By: JD DeHart
I first found myself in the wood, nestled in dew and fog, where no one would pry and find me slumping. Life was rather perfect then. I occasionally had to use my horns to shoo some intruder away. But that was part of the deal, as far as I was concerned. I would find the hilltop, observe and scan what was my world. It was glorious, I must tell you.
Then the poachers found me, and covered me with nets. They covered me with their assumptions about the wild, about what it is to be wild. They tossed me into the back of a truck, heavily sedated. I had dark dreams of hands gripping me, the painful tagging process, then woke to find myself chained to a desk.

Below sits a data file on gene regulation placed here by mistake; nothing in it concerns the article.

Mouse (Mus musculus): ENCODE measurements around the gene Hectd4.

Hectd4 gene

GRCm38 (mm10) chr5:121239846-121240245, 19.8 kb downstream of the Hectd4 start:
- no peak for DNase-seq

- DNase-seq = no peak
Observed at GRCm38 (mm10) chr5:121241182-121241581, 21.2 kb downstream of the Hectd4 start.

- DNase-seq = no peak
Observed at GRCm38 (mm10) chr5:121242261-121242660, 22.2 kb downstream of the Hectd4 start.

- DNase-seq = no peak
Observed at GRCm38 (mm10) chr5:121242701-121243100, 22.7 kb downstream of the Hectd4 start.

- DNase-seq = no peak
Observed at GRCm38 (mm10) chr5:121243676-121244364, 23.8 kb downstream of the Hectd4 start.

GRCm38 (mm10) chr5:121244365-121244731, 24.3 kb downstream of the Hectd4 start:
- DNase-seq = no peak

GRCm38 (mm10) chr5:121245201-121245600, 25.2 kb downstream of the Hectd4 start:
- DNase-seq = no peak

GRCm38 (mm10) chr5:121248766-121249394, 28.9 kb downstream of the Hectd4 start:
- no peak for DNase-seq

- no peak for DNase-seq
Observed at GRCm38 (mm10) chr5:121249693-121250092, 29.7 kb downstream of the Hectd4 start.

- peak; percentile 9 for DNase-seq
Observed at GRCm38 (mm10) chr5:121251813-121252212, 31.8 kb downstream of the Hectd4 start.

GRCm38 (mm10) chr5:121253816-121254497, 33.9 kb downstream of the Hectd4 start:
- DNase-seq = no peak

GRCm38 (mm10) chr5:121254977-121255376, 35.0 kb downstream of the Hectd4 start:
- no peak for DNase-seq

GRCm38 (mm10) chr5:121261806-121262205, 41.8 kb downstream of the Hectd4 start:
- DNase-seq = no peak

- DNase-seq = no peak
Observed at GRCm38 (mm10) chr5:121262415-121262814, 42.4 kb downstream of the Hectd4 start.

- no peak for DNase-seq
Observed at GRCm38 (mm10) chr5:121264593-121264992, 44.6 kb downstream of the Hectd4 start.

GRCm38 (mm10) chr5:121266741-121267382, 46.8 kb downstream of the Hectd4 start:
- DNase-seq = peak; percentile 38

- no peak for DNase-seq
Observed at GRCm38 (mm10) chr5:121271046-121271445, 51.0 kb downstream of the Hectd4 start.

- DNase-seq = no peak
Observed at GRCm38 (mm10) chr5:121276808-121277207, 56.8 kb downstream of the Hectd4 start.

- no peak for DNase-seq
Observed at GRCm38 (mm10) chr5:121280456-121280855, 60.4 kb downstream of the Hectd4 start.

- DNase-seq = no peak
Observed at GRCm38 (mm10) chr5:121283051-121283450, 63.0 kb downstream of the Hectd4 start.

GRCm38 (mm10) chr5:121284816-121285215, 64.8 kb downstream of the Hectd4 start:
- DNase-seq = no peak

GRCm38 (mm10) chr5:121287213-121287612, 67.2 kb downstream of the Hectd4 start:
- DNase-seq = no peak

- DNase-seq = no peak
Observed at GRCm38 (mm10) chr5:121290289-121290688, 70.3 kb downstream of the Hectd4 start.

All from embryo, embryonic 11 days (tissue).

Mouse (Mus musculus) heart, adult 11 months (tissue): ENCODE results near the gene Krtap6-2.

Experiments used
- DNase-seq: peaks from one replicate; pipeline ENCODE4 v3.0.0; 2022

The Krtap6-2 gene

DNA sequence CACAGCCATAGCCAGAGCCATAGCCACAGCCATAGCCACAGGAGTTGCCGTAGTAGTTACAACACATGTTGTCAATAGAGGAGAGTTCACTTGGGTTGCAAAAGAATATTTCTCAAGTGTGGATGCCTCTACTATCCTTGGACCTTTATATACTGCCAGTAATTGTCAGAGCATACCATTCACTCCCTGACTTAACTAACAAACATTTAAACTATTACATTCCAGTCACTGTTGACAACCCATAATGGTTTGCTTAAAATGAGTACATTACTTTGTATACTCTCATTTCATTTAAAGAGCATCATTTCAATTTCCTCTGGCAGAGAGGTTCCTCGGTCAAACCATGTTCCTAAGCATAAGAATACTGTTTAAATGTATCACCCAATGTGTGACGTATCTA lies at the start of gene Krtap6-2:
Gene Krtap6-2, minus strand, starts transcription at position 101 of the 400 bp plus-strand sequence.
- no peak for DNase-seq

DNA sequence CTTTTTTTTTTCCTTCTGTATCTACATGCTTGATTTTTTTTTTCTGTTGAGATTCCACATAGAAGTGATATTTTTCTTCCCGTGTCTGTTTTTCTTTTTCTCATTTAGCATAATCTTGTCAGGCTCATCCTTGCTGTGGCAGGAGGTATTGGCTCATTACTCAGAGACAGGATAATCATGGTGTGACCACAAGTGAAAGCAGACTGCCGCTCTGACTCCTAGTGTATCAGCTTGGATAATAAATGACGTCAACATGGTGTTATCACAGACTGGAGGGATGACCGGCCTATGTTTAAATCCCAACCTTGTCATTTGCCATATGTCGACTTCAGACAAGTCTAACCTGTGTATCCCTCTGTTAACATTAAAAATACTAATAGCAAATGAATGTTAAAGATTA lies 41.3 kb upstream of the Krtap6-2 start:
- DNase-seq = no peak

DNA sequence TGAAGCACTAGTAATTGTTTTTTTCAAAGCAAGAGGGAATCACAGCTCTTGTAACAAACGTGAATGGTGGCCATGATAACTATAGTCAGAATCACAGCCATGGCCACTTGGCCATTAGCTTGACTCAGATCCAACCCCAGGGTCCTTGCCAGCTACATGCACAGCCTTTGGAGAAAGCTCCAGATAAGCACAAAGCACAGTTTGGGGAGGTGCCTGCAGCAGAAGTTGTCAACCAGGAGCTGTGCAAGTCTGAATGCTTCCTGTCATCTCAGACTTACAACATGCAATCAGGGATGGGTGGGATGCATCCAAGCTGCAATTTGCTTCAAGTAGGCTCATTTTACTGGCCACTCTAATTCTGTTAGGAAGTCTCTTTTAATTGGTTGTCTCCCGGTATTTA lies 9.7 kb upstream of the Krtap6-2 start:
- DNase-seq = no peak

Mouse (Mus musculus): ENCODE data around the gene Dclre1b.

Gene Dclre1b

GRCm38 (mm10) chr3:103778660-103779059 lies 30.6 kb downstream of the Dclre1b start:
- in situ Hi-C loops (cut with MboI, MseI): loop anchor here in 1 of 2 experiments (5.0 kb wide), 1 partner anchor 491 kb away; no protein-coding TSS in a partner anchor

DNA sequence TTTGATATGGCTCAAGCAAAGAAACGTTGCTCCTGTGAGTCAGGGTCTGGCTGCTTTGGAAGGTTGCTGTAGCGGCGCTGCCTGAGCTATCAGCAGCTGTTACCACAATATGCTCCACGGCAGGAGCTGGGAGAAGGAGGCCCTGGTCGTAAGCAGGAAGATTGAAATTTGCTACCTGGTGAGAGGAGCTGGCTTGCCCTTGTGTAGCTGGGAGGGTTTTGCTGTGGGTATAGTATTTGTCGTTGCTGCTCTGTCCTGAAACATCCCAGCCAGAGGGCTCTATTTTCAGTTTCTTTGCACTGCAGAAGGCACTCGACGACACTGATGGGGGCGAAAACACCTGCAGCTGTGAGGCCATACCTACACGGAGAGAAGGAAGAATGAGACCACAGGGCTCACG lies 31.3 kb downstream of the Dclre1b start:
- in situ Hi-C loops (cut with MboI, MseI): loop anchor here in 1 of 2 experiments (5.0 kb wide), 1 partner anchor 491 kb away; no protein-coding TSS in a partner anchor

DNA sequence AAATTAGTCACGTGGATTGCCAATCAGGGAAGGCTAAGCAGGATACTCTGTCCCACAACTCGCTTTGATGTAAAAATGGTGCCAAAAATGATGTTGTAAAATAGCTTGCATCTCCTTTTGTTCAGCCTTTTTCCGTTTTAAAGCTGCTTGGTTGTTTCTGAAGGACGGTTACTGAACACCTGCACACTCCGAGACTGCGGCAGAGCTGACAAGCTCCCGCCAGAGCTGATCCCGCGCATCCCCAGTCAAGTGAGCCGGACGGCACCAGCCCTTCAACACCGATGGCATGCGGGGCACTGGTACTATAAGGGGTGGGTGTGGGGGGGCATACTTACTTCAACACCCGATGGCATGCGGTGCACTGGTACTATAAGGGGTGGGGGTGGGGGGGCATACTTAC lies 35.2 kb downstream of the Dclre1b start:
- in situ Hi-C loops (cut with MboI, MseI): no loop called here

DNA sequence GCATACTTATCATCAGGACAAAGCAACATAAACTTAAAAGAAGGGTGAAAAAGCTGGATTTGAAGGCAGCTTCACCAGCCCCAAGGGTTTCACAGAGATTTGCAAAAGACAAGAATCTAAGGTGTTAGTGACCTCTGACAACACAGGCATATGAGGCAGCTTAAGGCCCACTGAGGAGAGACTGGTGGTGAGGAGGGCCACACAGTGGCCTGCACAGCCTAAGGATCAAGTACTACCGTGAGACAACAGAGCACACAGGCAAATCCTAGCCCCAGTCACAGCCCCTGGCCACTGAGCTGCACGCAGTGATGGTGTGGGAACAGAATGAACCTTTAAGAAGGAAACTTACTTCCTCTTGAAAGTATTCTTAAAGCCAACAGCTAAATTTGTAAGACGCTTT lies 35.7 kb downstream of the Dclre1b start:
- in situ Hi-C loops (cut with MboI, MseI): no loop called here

“May I help you?” I heard myself say. The person in front of me completed a transaction. “May I help you?” I asked again, mechanically. As if brain-washed. I looked down at my fur, but it was not there. A shiny suit had replaced it. I glanced left and right for an exit, but knew I would not get my day’s pay if I went home early. Plus the traffic. The god-awful traffic.
I have grown accustomed to this life of worriless worry. There is not usually anything on television, but that is okay. I think that is how it is supposed to be. I pay my bills, shuffle, still preen. With the shades drawn, I still sharpen my horns on objects around the house.
One day I might escape. Or I might just migrate to Florida and drink Hurricanes until I complete the big checkout.